This is how the world ends
This is how the world ends
This is how the world ends
Not with a bang but a whimper
This is not how I wanted the season to end. Despite having been sick, having probably the wrong wheelset choice, and a probably-cancelled swim, I wanted to race. I was looking forward to racing. I didn’t have any expectations for how well I would do having been sick for a couple of weeks, but I still wanted to see what would happen. But sometimes, life conspires against you and you don’t get the ending you hoped or expected for. Continue reading →
Had the most amazing of training scenery this weekend.
It’s hard to say when this season started. Was it right after Marine Corps Marathon last year? Was it before that? Did I ever stop training after IMCDA? In any case, it’s been a long, humbling, trying, and, ultimately, rewarding season. There have been lows, but there have been the highest highs I’ve experienced yet. And now I’m in the final week of the season, tapering for Rev3 FL. Time to screw my head on straight and not let myself down mentally before the race. Continue reading →
I was at a bon voyage/good luck party for Julia’s trip to NZ for Worlds, and was on the receiving end of some gentle ribbing about how crappily I fuel myself for races and training: namely, Swedish Fish, beer, and soda. While my results speak for themselves, the question was posed as to how much faster I could go with a better fueling/diet strategy. Now…
There would need to be 4 (and possibly a 5th depending on sponsorship) categories: the swedish fish/beer/soda control group, the beer/soda experimental group, the swedish fish experimental group, the none of the above experimental group. Further, to determine statistical significance, we’d need to have a large sample. Unfortunately, we can’t try this year after year on the same course as that will introduce all kinds of confounding variables (age, training load, focus). So to be fair, we’d need to clone me… I’m thinking 200 Jordans randomly assigned to the groups should suffice. Some would say that’s too many Jordans. They’re probably right. There’s also the issue of feeding and housing and training those extra Jordans. Which means that this might need sponsorship. I figure since Red Bull has had a man jump from 24 miles up, creating 250 or Jordans (and introducing the Red Bull experiment group) might be right up their alley.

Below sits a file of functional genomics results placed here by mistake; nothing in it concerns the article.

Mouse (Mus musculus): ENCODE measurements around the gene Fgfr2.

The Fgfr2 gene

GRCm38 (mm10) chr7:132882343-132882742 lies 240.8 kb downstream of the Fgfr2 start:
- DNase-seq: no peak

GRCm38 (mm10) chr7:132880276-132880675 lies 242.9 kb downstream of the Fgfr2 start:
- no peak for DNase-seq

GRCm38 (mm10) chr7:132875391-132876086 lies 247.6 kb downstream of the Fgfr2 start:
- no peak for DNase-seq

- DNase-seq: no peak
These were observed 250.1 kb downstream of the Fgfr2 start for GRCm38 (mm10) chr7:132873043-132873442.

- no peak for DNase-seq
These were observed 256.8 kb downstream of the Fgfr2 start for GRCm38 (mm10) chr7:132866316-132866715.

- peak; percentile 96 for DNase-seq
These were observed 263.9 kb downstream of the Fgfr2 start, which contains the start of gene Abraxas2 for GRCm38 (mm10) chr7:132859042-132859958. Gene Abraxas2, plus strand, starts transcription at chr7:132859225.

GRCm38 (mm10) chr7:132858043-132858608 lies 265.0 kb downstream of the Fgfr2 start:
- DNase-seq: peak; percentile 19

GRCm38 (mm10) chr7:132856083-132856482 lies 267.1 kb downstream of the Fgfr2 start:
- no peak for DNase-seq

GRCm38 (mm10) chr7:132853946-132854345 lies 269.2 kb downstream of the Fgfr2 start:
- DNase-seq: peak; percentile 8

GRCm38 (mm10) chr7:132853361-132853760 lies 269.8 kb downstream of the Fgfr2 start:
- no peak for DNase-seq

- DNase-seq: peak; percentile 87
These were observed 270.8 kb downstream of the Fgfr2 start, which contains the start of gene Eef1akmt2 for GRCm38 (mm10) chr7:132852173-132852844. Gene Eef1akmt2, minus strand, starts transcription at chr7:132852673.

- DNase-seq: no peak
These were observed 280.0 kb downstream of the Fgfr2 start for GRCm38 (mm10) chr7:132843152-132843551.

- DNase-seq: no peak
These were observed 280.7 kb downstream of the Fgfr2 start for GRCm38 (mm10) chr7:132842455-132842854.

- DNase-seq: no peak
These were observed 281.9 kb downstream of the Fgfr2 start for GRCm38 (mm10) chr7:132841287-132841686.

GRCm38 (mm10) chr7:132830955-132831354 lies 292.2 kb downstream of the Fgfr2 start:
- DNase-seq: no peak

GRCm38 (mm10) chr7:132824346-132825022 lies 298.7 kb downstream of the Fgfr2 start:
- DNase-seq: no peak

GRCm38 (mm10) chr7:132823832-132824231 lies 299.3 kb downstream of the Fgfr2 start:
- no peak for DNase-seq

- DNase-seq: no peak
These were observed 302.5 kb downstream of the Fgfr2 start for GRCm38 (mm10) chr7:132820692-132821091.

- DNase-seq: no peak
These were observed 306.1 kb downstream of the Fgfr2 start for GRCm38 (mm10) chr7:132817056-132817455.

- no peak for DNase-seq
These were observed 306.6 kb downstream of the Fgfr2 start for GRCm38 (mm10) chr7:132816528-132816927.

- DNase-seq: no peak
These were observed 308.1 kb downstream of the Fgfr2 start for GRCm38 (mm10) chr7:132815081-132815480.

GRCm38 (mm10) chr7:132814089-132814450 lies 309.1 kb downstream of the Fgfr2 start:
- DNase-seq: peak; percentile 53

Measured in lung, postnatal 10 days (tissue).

Some people have other ideas with what to do with 200 Jordans:
My coach is going Kona Deep. To say he’s been an inspiration this year would be an understatement. He’s been a confidant and a good friend to me as well. So I’m really excited to see what he can throw down at Kona this year. I don’t think I’ll ever be able to catch him, but I’m going to try and emulate him.
If you’ve followed me on twitter, you’ll often see the hashtag #awesometrain on my training tweets. That’s something Steve started up way back at the beginning of the season (or maybe even earlier). There have been a a few times when I’ve fallen off the awesometrain (including my swimming right now), but it’s a convenient way to brag to the rest of Steve’s athletes about how intensely we’re training. It also has its other advantages, like last week during Applefest when I was contemplating walking. Nobody is allowed to walk in a running race if they want to be on the awesometrain. And that’s how I battled those thoughts. The race wasn’t without mistakes: I had no gels with me (I left them on the floor of my bedroom).
At Florida, I think the goal is to attack the race more strategically, though I’m not sure what that means. Do I risk everything on the bike? Or do I try to run <1:25? Does strategy even matter in a half? Do I just need to go as hard as I can the whole way? Strategy is something really new to me in terms of racing: up until this year, I had podiumed exactly twice (and one of those was in a beer 5K). I don’t want to be strategic just to be strategic and forfeit speed or placing, so maybe it’s too soon.